Throughout the whole visit, I'm taking Dude aside, talking to him, calming him down, or speaking firmly to him in a low voice, trying to keep him as contained as possible without visibly threatening his life. We've all seen parents try to speak emphatically but unobtrusively to their children and failing miserably. (Actually most of them end up looking like deranged mimes.) Obviously I was less than successful as I started to get more looks than he did. 'Look honey, the large biker/hippy photographer is threatening to kill the skinny disabled boy!' ' Yes, dear. Now let's go look at the hydrangeas before he starts looking for more victims.'  Which only proved how silly they were... there were no hydrangeas displayed at the Conservatory. At times it seemed that the only one not fearing for my son's life was my son.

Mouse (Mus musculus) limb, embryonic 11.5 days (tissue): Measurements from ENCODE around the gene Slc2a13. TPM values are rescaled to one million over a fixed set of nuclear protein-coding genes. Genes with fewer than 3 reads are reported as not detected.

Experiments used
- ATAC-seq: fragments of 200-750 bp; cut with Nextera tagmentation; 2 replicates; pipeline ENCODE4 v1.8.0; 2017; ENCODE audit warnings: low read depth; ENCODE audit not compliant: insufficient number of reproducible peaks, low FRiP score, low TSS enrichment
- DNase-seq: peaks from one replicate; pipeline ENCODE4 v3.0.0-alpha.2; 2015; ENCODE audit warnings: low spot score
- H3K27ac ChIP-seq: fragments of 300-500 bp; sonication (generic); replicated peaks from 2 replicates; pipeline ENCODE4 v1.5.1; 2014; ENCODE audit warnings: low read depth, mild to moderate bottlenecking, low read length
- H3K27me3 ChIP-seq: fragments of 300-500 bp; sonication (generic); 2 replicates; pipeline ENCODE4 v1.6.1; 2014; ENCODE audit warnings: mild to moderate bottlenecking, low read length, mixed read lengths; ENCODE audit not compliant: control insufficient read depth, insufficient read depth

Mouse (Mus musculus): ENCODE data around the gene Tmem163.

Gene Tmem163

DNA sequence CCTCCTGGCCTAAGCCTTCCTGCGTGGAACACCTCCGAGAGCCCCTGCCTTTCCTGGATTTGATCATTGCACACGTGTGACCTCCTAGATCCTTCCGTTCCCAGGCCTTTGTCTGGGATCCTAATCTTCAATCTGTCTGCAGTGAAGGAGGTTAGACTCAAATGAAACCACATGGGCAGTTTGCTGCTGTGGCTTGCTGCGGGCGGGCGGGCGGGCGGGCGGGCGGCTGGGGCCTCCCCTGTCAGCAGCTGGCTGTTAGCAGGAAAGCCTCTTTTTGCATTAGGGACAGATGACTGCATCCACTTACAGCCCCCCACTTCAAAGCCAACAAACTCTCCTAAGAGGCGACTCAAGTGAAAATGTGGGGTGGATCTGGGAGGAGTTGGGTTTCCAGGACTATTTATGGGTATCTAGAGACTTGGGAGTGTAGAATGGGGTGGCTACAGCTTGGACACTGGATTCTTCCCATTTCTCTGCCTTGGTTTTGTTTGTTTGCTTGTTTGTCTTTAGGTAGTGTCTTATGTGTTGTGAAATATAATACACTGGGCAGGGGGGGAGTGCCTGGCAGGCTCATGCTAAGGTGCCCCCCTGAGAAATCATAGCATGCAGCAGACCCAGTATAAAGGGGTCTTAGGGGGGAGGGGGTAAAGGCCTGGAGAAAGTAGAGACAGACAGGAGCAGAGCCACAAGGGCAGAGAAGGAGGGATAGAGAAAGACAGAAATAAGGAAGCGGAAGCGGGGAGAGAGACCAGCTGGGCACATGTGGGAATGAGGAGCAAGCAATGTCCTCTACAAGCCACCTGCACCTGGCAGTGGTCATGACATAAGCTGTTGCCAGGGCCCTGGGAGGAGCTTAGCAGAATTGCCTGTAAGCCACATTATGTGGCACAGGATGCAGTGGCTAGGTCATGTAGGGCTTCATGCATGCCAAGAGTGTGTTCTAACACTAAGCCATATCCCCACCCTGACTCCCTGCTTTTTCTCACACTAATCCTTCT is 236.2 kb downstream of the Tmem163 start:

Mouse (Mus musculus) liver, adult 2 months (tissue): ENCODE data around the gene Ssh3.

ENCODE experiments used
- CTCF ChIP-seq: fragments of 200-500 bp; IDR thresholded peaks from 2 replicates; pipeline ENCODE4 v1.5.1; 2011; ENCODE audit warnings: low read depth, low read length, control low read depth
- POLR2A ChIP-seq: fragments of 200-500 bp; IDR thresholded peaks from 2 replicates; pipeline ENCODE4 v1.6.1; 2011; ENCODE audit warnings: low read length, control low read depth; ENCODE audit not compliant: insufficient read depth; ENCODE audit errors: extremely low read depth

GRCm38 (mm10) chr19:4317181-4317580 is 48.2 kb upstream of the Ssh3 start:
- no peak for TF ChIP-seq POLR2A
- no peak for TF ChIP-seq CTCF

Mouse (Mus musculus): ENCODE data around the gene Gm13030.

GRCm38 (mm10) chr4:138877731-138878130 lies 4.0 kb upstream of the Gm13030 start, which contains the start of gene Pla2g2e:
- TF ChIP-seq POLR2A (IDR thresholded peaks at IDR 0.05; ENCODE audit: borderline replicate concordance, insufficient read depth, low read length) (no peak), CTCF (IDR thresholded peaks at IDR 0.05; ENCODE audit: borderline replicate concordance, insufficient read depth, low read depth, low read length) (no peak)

Eventually his horticultural incarceration came to an end and we climbed into the 6 and headed for home. We had to pass by downtown along the river and were just getting onto the Interstate to do so when David starts clamoring to go into Downtown Pittsburgh.  I have no idea why he loves downtown so much, maybe it's the large buildings, or possibly it's the increased chance that his father will get mugged... could go either way. What I do know is that Raine and I told him that under no circumstances were we going into Downtown Pittsburgh on a Saturday afternoon. There were a few moments of silence when David started reciting different borough's around Downtown. Shadyside, North Shore, Plum, 5 or 6 others, and then started reciting local street and highway directions from each one into Downtown. Raine and I were baffled. He just went on, and on, like we just didn't know how to get into Pittsburgh while we were passing directly between it and the river. When he started commenting on bridge construction and detours we realized he was repeating the radio traffic report that he hears on the bus every morning. (he insists on having the radio on.) He continued to give us updated traffic reports until we went through the Ft Pitt Tunnel and it was obvious we were going home. For a kid who doesn't seem to pay attention to anything, with a father prone to wander just to see if it's possible for him to get lost, he knows exactly the moment when we head for home from wherever we happen to be. Once the tunnel was traversed the traffic report ceased and we returned to our regularly scheduled programming of video game and movie quotes. It wasn't 'blessed silence', but it was comforting in its own way to have Dude back in his groove.